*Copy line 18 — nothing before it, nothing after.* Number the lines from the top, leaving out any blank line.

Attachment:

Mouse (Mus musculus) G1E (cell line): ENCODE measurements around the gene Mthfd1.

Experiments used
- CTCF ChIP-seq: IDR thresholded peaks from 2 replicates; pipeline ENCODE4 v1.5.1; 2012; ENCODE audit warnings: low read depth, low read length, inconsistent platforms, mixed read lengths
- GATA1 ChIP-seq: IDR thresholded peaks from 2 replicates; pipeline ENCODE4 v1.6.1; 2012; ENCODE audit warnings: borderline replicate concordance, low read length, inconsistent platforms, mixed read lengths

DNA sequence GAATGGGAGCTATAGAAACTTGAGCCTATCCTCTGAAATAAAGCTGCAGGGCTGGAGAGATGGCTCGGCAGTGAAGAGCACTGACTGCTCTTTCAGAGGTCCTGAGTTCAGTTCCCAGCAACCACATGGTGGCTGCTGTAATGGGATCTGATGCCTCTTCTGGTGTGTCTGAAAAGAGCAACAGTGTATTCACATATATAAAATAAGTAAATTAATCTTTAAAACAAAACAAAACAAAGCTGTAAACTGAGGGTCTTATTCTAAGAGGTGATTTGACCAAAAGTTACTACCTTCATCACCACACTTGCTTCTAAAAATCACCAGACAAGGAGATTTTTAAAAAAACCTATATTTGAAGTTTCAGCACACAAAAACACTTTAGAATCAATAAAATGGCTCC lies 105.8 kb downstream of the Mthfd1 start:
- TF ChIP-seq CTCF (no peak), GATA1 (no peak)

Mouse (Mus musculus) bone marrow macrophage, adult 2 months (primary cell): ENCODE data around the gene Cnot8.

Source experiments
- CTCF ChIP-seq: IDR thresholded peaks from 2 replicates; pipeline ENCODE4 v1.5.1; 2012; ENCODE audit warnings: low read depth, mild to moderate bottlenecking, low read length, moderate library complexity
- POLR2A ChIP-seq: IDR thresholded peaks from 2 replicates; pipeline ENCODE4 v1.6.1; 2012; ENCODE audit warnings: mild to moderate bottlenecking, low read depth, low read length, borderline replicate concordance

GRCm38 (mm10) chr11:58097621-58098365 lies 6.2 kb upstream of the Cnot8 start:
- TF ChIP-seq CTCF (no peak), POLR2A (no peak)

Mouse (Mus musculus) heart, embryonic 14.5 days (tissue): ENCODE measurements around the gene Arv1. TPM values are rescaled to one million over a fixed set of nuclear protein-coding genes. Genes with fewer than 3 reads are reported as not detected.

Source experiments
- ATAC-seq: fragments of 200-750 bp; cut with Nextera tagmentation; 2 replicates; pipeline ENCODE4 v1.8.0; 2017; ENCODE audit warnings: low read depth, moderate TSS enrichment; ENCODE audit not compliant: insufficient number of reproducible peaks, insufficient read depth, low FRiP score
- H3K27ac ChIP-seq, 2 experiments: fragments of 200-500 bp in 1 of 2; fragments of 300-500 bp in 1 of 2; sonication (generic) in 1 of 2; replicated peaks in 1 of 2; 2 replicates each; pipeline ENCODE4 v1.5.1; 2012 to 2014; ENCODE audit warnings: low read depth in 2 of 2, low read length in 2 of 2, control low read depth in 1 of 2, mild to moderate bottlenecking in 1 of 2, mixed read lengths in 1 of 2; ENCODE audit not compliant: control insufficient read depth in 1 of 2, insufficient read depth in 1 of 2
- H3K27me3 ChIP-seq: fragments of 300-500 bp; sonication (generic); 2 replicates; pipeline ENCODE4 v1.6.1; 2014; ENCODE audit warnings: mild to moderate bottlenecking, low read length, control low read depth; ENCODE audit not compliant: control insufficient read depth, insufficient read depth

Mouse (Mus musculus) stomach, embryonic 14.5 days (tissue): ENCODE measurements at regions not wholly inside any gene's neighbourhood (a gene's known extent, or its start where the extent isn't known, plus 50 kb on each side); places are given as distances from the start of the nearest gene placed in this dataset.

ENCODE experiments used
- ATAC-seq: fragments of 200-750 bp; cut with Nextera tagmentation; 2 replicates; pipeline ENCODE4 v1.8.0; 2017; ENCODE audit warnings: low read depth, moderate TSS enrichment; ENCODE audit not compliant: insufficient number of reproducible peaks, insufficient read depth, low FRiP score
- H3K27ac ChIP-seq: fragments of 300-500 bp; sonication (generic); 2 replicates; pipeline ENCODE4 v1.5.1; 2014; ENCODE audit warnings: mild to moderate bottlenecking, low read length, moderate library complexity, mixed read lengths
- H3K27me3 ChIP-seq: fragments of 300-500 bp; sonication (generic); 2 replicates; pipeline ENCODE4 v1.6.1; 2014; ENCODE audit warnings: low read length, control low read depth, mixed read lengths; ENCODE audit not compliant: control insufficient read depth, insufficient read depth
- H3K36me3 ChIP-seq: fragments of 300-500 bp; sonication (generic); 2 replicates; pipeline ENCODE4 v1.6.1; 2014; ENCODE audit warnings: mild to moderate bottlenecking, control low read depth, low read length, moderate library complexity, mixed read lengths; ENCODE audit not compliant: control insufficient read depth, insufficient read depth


Mouse (Mus musculus) stomach, embryonic 14.5 days (tissue): ENCODE measurements at regions not wholly inside any gene's neighbourhood (a gene's known extent, or its start where the extent isn't known, plus 50 kb on each side); places are given as distances from the start of the nearest gene placed in this dataset.